Delegation hails successful visit to Turkey

Peter Briner says the visit has helped to improve Swiss-Turkish relations Keystone

A delegation of Swiss parliamentarians has wound up a visit to Turkey following meetings with the country’s leaders and opposition figures.

This content was published on September 3, 2004 - 09:01

Peter Briner, the head of the group, told swissinfo that there was nothing now to prevent foreign minister Micheline Calmy-Rey from visiting Ankara.

Calmy-Rey and the foreign affairs committee delegation had been due to make scheduled trips to Turkey last year, but these were called off at short notice.

Turkey was angered when two Swiss cantonal parliaments officially recognised as genocide the 1915 killings of hundreds of thousands of Armenians in Turkey. The federal parliament followed suit last December.

But Briner said that Turkey now had “no bad feelings” towards Switzerland.

swissinfo: How successful has the visit been?

Peter Briner: I think it has been a very successful trip. Our objective was to get acquainted with Turkey and to meet parliamentary colleagues of the foreign policy committee, because if we want to understand each other we first have to get to know each other.

We met with open doors and an extraordinary hospitality from our Turkish friends.

swissinfo: You met Turkish Foreign Minister Abdullah Gül. What subjects did you discuss with him?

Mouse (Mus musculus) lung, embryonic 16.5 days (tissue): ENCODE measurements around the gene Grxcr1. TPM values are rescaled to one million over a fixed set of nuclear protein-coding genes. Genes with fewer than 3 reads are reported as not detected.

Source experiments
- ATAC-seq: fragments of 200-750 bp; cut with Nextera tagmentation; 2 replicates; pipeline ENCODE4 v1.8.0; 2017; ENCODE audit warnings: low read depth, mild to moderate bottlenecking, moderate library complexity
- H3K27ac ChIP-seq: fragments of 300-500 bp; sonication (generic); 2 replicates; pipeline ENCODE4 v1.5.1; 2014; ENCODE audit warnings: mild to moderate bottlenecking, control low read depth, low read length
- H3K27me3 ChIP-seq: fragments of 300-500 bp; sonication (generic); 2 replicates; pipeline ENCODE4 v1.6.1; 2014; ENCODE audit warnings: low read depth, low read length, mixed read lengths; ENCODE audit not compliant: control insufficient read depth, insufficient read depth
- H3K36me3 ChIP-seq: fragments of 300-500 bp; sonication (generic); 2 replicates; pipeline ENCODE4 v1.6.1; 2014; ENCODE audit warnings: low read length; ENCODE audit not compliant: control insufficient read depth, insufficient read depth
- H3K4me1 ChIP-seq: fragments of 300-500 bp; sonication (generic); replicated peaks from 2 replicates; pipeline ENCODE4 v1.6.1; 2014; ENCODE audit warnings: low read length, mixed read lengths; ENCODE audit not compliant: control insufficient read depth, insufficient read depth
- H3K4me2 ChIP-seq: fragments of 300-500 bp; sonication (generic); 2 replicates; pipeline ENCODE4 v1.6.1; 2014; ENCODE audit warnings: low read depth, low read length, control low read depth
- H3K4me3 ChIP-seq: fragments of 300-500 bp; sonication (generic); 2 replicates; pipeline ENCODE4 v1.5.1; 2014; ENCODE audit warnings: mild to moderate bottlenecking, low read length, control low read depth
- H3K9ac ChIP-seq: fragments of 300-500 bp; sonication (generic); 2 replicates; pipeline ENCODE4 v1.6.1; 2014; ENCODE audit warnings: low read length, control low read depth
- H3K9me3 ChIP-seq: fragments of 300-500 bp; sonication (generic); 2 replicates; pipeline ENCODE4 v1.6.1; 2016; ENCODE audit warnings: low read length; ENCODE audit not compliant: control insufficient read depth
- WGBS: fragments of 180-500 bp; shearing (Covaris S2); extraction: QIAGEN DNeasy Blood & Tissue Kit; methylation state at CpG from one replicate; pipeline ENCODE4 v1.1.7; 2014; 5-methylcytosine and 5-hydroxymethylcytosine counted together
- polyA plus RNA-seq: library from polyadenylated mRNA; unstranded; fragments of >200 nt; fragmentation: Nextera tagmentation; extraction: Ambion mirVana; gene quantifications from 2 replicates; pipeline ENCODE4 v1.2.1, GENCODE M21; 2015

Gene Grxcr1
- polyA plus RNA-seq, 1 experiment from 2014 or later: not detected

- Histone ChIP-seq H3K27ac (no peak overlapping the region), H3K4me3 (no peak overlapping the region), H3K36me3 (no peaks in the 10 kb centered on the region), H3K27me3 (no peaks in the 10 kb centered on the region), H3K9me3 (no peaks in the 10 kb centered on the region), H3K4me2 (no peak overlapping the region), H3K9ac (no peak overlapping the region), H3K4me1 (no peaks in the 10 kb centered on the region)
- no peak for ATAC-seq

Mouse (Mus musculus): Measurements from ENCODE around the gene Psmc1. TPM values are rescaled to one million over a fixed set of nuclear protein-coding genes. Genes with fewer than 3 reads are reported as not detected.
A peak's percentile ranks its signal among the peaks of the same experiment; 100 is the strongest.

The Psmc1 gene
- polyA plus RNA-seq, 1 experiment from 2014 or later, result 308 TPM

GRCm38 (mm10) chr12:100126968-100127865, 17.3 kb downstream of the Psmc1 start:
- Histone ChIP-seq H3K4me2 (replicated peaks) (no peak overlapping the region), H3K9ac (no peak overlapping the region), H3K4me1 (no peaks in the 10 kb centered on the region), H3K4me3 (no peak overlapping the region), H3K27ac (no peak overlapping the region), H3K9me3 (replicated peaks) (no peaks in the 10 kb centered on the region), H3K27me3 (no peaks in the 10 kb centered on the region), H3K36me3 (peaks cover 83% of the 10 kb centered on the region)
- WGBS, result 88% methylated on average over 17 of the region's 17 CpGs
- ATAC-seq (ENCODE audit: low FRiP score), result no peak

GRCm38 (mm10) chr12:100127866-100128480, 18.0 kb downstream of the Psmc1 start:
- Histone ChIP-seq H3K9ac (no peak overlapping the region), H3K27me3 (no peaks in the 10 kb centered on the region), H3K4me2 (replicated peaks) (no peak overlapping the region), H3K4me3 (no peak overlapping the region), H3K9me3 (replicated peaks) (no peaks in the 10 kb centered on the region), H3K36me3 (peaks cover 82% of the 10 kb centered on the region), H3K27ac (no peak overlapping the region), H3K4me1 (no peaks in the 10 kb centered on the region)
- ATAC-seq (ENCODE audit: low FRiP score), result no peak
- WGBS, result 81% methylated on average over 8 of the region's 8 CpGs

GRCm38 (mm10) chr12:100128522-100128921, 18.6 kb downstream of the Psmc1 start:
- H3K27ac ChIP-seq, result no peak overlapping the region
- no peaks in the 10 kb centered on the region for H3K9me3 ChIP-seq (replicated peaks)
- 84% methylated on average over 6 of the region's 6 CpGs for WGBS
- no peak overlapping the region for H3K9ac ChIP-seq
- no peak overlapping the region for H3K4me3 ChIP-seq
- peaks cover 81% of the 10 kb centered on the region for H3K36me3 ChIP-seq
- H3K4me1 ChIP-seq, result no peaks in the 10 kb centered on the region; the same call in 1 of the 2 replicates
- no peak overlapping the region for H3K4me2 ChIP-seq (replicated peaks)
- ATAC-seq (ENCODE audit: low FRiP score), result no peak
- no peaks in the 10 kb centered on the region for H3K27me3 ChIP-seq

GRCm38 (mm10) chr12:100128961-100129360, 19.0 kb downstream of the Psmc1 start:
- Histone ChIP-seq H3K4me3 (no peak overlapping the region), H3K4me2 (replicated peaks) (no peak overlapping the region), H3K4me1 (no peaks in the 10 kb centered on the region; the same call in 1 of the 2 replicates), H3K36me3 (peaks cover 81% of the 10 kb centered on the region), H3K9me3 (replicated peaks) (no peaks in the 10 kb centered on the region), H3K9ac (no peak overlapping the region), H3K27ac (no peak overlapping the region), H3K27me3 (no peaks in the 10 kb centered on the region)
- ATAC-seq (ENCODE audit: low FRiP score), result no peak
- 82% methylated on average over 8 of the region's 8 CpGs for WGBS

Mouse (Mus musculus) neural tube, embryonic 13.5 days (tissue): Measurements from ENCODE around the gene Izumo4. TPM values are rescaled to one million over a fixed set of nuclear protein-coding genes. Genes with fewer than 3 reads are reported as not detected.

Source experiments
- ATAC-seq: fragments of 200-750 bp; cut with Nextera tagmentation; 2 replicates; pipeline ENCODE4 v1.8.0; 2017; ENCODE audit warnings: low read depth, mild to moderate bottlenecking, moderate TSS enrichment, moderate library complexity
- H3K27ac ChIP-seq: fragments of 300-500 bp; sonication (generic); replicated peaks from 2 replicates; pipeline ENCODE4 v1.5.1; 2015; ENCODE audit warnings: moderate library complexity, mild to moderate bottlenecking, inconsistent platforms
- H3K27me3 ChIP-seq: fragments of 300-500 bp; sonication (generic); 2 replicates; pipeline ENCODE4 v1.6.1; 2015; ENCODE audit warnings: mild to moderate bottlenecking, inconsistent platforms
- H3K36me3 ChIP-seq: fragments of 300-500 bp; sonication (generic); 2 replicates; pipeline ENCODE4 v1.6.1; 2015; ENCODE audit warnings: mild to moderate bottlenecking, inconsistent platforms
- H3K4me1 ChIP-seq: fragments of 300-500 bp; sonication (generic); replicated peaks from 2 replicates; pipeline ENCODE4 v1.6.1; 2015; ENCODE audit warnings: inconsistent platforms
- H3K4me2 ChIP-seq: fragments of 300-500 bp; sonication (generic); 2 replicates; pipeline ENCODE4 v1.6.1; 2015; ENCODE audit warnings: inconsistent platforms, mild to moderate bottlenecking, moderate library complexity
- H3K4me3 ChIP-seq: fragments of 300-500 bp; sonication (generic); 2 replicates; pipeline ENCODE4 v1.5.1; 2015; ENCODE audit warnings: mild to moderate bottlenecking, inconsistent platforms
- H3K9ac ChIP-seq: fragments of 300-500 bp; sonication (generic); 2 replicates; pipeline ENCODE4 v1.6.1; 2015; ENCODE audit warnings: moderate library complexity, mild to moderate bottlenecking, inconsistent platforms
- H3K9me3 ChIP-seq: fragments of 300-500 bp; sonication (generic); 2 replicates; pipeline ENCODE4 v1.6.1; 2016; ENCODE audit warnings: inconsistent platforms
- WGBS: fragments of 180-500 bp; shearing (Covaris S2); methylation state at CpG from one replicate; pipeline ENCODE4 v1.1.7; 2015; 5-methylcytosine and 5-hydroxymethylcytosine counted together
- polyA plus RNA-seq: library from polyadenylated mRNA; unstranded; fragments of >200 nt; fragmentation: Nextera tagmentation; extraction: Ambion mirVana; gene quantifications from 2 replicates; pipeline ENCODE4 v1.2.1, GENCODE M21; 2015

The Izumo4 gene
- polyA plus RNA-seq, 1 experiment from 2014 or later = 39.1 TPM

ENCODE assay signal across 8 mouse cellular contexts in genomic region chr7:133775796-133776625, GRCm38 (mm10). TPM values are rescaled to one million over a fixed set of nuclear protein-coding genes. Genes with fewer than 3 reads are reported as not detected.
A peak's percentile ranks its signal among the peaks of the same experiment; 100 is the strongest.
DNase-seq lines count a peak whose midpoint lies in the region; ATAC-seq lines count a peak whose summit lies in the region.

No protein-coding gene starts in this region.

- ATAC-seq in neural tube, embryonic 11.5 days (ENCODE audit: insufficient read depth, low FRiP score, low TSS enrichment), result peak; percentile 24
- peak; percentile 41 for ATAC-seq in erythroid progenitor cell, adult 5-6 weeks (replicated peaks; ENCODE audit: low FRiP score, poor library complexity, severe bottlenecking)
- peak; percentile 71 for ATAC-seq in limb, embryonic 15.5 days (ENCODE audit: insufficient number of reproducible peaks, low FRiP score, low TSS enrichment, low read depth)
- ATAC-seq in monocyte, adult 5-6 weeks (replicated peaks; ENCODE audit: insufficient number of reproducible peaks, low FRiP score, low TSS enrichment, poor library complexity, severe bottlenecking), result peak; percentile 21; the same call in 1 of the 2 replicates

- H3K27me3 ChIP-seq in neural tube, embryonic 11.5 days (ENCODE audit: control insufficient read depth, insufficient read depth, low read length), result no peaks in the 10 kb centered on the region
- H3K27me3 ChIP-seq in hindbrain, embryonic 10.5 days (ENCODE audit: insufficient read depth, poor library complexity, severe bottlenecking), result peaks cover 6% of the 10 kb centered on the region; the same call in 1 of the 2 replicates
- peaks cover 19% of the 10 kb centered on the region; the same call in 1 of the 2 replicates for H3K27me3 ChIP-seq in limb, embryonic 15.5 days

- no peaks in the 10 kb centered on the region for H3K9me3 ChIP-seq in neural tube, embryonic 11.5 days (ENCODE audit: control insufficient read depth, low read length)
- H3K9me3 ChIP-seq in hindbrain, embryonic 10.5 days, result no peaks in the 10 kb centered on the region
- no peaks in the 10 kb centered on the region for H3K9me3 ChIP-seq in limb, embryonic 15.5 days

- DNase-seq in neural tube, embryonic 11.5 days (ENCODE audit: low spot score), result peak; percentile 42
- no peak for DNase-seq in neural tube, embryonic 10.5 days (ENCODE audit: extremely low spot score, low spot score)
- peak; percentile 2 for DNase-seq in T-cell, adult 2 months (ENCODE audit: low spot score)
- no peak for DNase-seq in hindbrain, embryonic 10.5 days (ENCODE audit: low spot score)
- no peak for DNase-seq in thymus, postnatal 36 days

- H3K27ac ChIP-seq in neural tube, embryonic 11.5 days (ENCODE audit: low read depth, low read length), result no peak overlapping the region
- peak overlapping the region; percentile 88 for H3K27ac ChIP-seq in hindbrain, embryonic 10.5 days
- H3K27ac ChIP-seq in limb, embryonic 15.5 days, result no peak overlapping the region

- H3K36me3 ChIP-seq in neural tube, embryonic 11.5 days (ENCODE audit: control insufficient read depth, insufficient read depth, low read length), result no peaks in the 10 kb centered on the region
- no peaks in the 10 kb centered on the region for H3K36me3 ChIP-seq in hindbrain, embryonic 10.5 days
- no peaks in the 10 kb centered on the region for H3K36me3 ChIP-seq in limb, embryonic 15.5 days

P.B.: We discussed mutual cooperation. There is a lot of cooperation in business, in culture and in technology. They [our Turkish partners] stressed their wish to strengthen our business relationship.

On our side we had problems to be resolved too. It seems that Turkish customs discriminate against Swiss imports due to European Union certification, even though we have a free trade agreement with Turkey and with the EU. We are discussing this problem at various levels and I’m hopeful that it can be resolved.

swissinfo: Did you raise the issue of human rights?

P.B.: We did mention human rights. We also met a small delegation of opposition leaders led by [Kurdish human rights activist] Leyla Zana.

She said she wants to see a stable Turkey living in peace, democracy and justice. She therefore welcomes the focus on reform due to [Turkey’s application for] membership of the European Union.

She is encouraged, but of course she would like to speed things up. She will fight with democratic means, we hope, because violence is no way to reach goals. We stressed the fact that democracy can be reached only through legal means.

swissinfo: A year ago you wanted to go to Turkey and weren’t able to. In the meantime relations between Bern and Ankara appear to have improved. How would you describe them now?

P.B.: We have a very open, friendly relationship. We discussed the disagreements which made us postpone our trip. We explained things in Switzerland, and finally I think we did finish that discussion to the satisfaction of both sides.

swissinfo: Do you think that your visit might pave the way for Swiss Foreign Minister Micheline Calmy-Rey to visit Turkey finally?

P.B.: Yes, absolutely. Foreign Minister Gül said there were no obstacles whatsoever to a visit by Calmy-Rey, and that the chiefs of protocol would try to find a suitable date. There is no bad feeling left whatsoever.

swissinfo-interview: Morven McLean

Key facts

September 2003 – Ankara withdraws invitation to Swiss foreign minister to visit.
In the same month, a parliamentary committee announces it is postponing a planned visit to Turkey.
December 2003 – Swiss parliament votes to officially recognise as genocide the killing of Armenians in 1915.
August 2004 – Parliamentary committee says “improved bilateral relations” make the trip possible.

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